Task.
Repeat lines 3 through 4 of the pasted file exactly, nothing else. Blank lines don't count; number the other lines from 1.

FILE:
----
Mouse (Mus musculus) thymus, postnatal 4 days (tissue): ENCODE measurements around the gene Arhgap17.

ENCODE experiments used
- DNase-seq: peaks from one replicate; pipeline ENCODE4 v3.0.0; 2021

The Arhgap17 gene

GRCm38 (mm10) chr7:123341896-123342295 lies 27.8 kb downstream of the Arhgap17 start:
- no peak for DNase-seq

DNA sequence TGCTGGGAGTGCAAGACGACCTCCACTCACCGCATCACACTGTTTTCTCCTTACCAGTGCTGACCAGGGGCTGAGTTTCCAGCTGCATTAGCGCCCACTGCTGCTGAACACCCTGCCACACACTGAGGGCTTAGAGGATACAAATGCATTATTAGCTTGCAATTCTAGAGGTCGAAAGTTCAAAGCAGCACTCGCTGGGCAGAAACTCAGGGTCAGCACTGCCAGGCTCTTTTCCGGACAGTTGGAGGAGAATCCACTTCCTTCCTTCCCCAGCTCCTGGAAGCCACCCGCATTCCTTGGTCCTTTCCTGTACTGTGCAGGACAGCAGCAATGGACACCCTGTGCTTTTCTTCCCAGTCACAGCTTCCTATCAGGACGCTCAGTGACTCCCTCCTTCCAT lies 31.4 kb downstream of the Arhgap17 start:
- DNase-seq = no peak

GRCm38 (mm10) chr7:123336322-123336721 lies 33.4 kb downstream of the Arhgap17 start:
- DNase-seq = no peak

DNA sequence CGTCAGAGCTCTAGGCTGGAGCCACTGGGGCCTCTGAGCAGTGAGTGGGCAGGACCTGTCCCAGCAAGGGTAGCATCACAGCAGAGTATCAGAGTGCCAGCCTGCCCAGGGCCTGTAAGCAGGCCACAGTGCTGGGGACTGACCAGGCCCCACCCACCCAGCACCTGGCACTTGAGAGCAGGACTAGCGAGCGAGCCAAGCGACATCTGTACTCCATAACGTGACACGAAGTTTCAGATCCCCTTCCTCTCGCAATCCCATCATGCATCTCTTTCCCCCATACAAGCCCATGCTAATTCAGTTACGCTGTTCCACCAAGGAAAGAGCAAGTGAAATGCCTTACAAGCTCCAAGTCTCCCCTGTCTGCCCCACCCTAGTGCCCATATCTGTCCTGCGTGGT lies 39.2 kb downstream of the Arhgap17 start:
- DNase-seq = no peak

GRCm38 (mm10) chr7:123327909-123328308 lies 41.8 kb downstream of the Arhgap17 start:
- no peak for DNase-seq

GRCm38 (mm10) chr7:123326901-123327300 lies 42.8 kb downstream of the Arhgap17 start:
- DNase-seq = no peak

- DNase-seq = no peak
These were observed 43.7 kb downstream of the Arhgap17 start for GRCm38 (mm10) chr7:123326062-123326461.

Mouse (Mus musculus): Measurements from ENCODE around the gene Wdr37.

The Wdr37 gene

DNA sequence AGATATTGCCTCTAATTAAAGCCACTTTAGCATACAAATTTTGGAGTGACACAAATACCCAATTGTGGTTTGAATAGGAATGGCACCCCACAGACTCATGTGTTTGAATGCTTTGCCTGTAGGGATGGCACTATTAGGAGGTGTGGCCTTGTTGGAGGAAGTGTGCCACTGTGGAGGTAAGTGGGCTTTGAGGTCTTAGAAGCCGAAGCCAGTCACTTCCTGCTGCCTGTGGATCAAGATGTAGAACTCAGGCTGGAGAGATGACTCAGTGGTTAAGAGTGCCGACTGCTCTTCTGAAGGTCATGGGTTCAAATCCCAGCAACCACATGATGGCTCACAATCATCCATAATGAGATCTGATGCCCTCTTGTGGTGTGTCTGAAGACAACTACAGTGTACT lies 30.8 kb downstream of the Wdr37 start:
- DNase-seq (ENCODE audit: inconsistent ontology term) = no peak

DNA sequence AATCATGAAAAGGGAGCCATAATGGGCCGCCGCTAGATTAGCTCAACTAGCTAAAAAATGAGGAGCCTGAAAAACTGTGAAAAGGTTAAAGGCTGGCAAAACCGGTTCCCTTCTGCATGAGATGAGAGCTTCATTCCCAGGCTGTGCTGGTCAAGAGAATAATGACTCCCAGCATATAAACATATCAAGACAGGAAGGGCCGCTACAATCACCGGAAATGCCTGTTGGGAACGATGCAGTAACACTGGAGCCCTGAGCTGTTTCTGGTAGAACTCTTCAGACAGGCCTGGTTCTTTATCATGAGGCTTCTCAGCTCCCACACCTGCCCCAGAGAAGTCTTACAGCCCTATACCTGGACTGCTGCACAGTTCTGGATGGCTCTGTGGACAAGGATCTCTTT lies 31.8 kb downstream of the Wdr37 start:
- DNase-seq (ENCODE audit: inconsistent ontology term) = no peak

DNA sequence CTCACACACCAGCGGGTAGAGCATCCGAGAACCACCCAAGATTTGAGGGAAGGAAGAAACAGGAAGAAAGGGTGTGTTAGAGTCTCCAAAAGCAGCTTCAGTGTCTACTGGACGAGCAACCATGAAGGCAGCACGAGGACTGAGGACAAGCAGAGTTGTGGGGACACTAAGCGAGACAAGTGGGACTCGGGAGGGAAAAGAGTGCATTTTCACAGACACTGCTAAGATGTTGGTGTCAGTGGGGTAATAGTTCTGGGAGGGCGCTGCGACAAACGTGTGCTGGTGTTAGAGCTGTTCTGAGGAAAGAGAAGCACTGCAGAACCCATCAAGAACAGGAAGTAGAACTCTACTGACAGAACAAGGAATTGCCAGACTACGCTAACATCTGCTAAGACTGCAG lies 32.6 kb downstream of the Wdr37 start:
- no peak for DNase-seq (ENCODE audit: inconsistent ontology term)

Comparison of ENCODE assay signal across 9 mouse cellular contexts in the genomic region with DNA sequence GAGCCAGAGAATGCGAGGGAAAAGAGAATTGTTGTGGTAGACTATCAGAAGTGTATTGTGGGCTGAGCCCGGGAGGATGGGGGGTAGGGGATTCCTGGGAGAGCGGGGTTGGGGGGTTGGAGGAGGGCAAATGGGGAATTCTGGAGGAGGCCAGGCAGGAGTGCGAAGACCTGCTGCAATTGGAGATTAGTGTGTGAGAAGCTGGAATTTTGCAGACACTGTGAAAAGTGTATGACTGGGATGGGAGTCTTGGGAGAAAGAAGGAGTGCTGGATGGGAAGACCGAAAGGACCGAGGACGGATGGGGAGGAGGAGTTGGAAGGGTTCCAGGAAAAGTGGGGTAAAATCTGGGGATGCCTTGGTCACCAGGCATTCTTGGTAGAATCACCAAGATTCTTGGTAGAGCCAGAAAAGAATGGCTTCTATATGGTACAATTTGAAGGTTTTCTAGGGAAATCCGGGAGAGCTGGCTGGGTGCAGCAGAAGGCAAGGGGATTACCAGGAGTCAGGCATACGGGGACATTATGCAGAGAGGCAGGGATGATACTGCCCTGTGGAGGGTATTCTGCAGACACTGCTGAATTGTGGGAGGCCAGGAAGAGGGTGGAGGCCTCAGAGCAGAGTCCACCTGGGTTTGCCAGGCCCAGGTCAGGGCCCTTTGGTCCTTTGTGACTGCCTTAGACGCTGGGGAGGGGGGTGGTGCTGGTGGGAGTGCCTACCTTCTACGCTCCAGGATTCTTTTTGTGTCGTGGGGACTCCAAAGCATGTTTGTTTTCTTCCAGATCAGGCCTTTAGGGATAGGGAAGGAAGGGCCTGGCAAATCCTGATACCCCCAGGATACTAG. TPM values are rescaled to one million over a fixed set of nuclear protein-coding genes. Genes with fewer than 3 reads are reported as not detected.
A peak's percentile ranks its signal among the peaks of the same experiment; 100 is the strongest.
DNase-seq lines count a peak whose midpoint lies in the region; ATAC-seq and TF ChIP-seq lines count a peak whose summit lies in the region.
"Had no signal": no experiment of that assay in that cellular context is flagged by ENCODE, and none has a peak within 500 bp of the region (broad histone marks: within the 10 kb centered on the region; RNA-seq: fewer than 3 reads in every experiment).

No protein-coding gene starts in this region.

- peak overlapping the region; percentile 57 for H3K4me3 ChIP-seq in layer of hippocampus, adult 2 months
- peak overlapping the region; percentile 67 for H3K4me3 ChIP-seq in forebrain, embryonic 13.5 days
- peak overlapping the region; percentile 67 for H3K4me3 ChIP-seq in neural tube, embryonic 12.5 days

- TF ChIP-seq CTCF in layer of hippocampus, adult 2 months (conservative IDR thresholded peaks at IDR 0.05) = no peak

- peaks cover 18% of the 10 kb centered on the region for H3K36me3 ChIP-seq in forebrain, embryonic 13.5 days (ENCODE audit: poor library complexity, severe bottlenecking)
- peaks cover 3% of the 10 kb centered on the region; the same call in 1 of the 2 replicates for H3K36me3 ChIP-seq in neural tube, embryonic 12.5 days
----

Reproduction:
- DNase-seq: peaks from one replicate; pipeline ENCODE4 v3.0.0; 2021

The Arhgap17 gene